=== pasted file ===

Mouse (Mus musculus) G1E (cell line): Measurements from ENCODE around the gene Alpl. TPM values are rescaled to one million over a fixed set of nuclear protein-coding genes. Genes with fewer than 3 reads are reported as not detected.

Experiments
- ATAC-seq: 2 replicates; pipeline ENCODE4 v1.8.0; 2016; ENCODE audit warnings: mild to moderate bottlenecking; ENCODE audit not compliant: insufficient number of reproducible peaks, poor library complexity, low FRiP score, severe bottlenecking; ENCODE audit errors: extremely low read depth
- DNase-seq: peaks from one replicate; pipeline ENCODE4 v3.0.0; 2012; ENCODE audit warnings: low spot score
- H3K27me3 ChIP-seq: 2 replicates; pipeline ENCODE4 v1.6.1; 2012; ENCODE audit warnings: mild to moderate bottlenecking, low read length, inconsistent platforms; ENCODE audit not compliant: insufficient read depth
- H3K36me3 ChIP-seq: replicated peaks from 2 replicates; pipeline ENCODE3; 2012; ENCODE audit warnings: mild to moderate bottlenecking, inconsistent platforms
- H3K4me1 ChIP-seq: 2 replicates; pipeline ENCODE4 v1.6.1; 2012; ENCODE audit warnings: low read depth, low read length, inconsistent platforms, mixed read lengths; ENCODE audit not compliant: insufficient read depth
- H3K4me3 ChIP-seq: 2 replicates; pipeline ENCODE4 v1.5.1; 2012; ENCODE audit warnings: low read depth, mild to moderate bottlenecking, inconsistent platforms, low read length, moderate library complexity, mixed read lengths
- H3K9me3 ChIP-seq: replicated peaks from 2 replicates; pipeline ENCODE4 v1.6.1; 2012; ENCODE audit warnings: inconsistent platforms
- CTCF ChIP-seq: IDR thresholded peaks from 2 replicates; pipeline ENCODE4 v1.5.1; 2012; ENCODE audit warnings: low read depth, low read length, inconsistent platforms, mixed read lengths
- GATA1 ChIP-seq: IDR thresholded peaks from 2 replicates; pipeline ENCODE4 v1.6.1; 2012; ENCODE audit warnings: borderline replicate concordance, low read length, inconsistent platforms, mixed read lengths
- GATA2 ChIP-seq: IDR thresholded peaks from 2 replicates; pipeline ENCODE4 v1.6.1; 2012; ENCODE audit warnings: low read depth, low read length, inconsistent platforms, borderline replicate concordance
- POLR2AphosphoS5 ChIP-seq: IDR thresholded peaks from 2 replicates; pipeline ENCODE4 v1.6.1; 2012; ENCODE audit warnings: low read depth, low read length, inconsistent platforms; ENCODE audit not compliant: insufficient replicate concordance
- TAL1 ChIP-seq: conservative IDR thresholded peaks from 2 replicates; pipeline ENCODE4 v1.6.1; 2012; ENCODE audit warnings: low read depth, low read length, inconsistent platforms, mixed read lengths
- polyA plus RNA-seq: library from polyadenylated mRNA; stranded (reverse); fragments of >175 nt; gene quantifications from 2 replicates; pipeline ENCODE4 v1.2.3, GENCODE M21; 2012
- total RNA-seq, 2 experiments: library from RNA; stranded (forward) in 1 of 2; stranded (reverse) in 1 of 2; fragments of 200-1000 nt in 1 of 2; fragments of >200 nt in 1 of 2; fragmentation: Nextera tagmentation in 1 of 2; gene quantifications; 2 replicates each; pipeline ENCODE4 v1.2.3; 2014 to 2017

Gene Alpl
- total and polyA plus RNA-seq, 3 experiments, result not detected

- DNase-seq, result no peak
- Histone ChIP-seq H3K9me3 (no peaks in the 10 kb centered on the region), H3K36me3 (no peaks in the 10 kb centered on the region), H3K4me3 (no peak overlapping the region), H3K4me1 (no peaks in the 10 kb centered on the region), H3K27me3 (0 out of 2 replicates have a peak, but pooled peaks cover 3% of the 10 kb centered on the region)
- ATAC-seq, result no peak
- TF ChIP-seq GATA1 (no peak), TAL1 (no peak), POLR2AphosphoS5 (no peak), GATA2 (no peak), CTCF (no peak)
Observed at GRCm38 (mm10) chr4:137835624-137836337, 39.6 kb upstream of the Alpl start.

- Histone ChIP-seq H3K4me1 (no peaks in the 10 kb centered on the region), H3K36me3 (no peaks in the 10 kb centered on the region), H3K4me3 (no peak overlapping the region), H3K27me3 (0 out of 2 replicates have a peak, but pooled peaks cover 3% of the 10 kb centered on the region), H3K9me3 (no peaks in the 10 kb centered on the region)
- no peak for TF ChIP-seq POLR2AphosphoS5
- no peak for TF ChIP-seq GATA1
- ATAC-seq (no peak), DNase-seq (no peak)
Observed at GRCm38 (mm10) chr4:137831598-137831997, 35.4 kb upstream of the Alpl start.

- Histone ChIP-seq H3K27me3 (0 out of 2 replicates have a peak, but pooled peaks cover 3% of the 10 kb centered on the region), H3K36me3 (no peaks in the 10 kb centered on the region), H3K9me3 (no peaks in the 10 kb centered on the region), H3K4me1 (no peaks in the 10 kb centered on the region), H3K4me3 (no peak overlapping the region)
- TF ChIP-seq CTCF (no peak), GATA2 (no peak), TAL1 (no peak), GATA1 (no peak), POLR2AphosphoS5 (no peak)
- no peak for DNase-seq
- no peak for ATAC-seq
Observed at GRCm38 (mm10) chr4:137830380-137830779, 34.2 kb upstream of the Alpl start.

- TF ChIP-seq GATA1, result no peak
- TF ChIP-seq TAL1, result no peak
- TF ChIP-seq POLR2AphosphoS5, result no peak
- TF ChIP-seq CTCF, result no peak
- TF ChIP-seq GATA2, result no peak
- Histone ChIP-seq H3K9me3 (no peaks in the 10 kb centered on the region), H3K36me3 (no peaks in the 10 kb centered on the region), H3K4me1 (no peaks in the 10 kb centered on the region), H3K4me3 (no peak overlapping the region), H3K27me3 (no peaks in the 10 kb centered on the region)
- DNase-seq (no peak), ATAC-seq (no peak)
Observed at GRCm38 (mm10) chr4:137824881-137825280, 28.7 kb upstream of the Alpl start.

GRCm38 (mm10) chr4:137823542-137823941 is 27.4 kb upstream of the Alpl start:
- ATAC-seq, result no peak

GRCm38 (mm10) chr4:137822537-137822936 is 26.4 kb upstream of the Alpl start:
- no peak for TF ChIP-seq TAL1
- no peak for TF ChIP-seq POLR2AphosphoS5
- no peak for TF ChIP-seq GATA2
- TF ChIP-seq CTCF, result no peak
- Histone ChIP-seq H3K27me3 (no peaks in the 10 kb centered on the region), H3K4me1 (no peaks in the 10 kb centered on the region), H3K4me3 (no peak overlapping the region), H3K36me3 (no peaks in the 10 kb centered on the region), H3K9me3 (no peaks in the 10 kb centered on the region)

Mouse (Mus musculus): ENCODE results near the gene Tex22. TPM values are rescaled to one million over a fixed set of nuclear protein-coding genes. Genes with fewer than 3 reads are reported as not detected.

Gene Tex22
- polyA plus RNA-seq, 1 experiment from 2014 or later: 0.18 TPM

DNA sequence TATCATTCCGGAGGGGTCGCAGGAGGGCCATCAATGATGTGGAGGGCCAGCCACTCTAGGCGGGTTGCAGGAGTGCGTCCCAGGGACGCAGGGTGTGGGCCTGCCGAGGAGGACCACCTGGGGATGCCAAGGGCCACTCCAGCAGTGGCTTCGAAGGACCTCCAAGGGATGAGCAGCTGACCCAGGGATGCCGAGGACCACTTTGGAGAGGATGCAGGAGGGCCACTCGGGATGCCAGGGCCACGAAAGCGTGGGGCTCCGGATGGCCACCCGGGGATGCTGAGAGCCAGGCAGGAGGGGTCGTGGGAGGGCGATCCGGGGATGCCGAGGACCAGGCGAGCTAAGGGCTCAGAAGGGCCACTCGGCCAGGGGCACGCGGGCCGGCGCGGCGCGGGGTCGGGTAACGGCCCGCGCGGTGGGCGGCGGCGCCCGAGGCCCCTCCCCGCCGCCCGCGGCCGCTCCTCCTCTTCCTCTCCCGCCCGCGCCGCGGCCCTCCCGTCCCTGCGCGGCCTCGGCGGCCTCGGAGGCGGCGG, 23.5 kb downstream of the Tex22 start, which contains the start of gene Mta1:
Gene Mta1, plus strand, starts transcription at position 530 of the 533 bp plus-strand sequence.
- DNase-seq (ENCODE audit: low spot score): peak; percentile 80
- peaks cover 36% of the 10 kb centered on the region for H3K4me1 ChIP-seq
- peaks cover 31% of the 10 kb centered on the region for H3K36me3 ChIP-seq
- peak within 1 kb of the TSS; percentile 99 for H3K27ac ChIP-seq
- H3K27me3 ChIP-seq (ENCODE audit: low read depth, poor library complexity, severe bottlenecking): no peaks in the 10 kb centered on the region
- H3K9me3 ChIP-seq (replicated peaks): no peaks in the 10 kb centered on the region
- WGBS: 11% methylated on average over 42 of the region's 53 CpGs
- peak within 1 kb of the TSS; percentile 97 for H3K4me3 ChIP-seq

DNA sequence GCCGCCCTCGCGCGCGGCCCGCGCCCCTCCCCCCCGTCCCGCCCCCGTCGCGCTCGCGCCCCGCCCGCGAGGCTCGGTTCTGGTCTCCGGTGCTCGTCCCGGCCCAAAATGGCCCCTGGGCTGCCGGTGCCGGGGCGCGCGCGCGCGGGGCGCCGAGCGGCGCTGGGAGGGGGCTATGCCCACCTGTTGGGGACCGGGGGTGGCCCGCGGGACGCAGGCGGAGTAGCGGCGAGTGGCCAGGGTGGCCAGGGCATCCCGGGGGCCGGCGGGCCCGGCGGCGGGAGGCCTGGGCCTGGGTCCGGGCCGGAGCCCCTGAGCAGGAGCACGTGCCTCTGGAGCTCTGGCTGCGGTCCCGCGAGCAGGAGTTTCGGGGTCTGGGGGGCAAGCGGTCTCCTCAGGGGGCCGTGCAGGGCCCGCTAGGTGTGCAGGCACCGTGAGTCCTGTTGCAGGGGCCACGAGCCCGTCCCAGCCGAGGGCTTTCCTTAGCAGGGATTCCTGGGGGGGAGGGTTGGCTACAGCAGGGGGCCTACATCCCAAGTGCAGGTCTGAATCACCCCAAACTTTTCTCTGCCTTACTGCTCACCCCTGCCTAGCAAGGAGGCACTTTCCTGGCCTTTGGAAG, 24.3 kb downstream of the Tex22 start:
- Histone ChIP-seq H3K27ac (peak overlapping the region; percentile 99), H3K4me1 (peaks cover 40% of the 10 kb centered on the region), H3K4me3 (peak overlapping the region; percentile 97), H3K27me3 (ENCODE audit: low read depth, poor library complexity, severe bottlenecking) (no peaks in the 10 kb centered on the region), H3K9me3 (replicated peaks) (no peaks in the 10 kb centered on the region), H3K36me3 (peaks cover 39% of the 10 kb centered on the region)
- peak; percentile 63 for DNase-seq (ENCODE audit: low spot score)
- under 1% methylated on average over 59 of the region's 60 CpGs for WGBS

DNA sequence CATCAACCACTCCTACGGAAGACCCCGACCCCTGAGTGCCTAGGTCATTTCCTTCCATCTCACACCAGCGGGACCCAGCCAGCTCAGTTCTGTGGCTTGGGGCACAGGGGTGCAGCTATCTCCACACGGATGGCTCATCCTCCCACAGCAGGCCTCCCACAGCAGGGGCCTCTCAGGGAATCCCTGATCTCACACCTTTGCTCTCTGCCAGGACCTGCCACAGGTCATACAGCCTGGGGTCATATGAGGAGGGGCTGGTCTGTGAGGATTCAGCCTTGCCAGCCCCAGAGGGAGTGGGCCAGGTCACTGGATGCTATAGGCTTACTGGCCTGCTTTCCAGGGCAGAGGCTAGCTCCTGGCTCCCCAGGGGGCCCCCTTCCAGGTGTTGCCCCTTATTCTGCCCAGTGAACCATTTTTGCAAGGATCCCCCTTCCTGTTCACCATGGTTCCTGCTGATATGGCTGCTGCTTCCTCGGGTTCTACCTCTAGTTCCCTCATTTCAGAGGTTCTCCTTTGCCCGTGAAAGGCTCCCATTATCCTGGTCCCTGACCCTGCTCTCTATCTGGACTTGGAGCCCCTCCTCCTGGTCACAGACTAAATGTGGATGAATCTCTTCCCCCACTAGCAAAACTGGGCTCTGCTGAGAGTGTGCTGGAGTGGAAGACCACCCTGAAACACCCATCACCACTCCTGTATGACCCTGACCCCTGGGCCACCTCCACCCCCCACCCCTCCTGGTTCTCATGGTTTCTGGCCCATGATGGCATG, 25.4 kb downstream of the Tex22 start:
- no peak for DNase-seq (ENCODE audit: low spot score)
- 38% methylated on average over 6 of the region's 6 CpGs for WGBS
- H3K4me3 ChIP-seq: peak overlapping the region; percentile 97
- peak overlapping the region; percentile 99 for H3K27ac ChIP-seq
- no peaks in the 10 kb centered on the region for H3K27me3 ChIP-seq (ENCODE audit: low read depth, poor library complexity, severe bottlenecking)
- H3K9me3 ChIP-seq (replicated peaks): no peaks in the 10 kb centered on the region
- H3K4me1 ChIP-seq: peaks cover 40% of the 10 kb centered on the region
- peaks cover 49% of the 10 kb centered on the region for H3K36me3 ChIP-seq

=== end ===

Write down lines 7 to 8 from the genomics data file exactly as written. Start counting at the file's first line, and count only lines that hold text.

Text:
- H3K4me1 ChIP-seq: 2 replicates; pipeline ENCODE4 v1.6.1; 2012; ENCODE audit warnings: low read depth, low read length, inconsistent platforms, mixed read lengths; ENCODE audit not compliant: insufficient read depth
- H3K4me3 ChIP-seq: 2 replicates; pipeline ENCODE4 v1.5.1; 2012; ENCODE audit warnings: low read depth, mild to moderate bottlenecking, inconsistent platforms, low read length, moderate library complexity, mixed read lengths